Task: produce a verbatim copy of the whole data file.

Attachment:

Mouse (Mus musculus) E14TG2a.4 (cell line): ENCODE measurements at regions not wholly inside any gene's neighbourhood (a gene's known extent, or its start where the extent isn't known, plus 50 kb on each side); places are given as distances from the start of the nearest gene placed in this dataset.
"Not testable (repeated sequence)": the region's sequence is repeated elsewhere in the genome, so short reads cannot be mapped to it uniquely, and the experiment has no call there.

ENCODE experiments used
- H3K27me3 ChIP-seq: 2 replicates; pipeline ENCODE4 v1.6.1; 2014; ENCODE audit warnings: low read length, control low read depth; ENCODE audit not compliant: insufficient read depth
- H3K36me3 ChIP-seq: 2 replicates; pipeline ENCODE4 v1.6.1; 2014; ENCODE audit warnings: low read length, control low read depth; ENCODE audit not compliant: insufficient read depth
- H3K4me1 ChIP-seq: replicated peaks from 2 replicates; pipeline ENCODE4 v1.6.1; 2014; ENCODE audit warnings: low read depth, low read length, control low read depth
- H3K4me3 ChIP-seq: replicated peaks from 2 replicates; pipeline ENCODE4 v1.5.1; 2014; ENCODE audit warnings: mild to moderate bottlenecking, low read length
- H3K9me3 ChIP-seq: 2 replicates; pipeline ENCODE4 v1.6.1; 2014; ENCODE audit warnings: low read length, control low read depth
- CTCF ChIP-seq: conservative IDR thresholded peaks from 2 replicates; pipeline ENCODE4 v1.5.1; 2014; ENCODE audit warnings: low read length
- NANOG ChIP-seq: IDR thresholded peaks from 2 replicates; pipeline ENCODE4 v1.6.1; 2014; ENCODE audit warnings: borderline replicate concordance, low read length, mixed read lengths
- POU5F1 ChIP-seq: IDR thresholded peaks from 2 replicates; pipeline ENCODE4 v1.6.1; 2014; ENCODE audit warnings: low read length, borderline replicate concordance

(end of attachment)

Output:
Mouse (Mus musculus) E14TG2a.4 (cell line): ENCODE measurements at regions not wholly inside any gene's neighbourhood (a gene's known extent, or its start where the extent isn't known, plus 50 kb on each side); places are given as distances from the start of the nearest gene placed in this dataset.
"Not testable (repeated sequence)": the region's sequence is repeated elsewhere in the genome, so short reads cannot be mapped to it uniquely, and the experiment has no call there.

ENCODE experiments used
- H3K27me3 ChIP-seq: 2 replicates; pipeline ENCODE4 v1.6.1; 2014; ENCODE audit warnings: low read length, control low read depth; ENCODE audit not compliant: insufficient read depth
- H3K36me3 ChIP-seq: 2 replicates; pipeline ENCODE4 v1.6.1; 2014; ENCODE audit warnings: low read length, control low read depth; ENCODE audit not compliant: insufficient read depth
- H3K4me1 ChIP-seq: replicated peaks from 2 replicates; pipeline ENCODE4 v1.6.1; 2014; ENCODE audit warnings: low read depth, low read length, control low read depth
- H3K4me3 ChIP-seq: replicated peaks from 2 replicates; pipeline ENCODE4 v1.5.1; 2014; ENCODE audit warnings: mild to moderate bottlenecking, low read length
- H3K9me3 ChIP-seq: 2 replicates; pipeline ENCODE4 v1.6.1; 2014; ENCODE audit warnings: low read length, control low read depth
- CTCF ChIP-seq: conservative IDR thresholded peaks from 2 replicates; pipeline ENCODE4 v1.5.1; 2014; ENCODE audit warnings: low read length
- NANOG ChIP-seq: IDR thresholded peaks from 2 replicates; pipeline ENCODE4 v1.6.1; 2014; ENCODE audit warnings: borderline replicate concordance, low read length, mixed read lengths
- POU5F1 ChIP-seq: IDR thresholded peaks from 2 replicates; pipeline ENCODE4 v1.6.1; 2014; ENCODE audit warnings: low read length, borderline replicate concordance